How to be an Effective Communicator

The Chief Communications Officer of Southwest Airlines Shares How She Found the Power of Perspective

It’s a bird. It’s a plane. It’s the Vice President and Chief Communications Officer of Southwest Airlines, Linda Rutherford.

Being an effective communicator is a highly desirable superpower in a world of constant connectivity. In her senior leadership position at Southwest Airlines, Linda has mastered the art of expressing her opinions to achieve measurable results that advance the goals of her team. Linda is responsible for managing the communication channels between Southwest Airlines’ executive leadership and the various audiences they serve, which include travelers, government officials, members of the media, and Southwest employees. She takes pride in being the company’s informal “chief problem solver.” Just as air traffic controllers guide planes through complicated flight patterns, Linda controls the flow of information throughout the Southwest Airlines ecosystem.

Linda developed the skills needed to be a successful communicator through personal reflection and practice. “I used to think I had to be the smartest person in the room to be seen as a credible source,” she explains. “I realized that when you have a perspective, you have to share it. This made me fearless and has been the guiding principle of my career.” One of the most important things Linda has learned is how to adapt her communication style to an industry that has been redefined by technology. The rise of online media has made the five o’clock deadline obsolete; brands are in continuous conversation with their audience through digital social platforms. With the more personalized nature of this interaction, Linda believes that before a company can address the needs of its customers, it must have a clear understanding of its organizational values.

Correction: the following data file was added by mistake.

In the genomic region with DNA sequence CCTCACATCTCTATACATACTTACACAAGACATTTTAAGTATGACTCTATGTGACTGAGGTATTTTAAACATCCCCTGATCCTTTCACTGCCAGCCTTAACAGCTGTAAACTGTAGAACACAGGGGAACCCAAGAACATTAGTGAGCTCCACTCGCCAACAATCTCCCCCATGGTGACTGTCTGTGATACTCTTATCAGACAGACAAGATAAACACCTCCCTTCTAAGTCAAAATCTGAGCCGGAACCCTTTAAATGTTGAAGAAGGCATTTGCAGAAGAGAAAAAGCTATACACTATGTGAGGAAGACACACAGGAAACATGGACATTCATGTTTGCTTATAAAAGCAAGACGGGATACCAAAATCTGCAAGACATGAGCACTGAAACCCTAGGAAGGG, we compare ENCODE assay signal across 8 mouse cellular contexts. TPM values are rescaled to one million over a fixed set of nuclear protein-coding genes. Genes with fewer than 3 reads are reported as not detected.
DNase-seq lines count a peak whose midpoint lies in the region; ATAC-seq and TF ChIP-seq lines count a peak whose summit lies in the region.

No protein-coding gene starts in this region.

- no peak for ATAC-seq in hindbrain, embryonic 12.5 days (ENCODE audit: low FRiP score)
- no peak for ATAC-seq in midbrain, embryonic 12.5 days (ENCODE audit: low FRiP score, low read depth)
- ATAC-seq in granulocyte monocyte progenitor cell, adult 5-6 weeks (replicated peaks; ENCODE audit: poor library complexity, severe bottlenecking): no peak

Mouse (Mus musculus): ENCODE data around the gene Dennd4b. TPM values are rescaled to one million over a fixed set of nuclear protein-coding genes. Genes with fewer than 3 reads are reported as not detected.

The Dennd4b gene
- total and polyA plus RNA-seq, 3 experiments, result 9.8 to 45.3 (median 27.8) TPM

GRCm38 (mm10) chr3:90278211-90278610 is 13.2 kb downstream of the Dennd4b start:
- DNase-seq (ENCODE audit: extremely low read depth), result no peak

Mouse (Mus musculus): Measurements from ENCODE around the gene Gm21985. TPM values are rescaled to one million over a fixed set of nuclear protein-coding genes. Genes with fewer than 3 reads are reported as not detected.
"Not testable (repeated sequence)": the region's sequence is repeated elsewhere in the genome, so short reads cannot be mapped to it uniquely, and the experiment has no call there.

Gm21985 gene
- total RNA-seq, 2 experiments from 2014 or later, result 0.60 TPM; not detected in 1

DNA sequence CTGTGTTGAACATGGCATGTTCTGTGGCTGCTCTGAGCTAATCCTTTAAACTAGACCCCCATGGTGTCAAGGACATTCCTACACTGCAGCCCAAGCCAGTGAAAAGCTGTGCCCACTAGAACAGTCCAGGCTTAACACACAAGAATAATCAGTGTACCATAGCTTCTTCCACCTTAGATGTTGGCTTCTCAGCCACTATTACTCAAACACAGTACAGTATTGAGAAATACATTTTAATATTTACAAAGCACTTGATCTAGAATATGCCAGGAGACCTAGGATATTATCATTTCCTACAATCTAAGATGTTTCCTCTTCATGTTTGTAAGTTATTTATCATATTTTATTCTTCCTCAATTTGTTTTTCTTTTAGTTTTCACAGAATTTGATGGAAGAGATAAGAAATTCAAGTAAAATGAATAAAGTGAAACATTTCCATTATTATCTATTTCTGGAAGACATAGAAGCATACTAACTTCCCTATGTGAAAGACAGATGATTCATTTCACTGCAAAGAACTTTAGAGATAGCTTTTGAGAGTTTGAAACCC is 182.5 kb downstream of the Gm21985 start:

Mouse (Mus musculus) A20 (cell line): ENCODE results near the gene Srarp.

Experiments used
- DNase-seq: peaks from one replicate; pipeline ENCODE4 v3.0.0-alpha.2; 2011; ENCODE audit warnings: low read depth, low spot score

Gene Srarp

As an organization comprised of more than 55,000 people, Southwest Airlines has been recognized for its distinctive company culture and dedication to putting people first. Linda describes Southwest Airlines as “a place with an inclusive culture that encourages people to own their work. We try to be extremely transparent to foster a high level of trust and understanding. We want our people to live and work the ‘Southwest way,’ which means having a servant’s heart complemented by a warrior’s spirit and a ‘fun-luving’ attitude.” This philosophy inspires Southwest Airlines employees to go the extra mile, both literally and figuratively, for their customers, she says.

In the business community, Southwest Airlines is known as a leader in customer service. Linda attributes the company’s success to four factors: listening, utility, personalization, and the element of surprise. She evangelizes that “the purpose of an airline is to connect people to important events in their lives. We strive to create a two-way street of communication where we can listen to customers’ needs and provide them with the most useful information in a purposeful manner. The simple things, such as giving a free Wi-Fi code to a passenger, go a long way.”

Whether you work serving clients as a financial adviser or analyzing buyer trends as a fashion merchandiser, Southwest Airlines’ customer-centric approach can help any business take flight.

Katlyn Grasso is the CEO and founder of GenHERation.

This column was originally published as part of “The Perfect Pitch” interview series in Wharton Magazine

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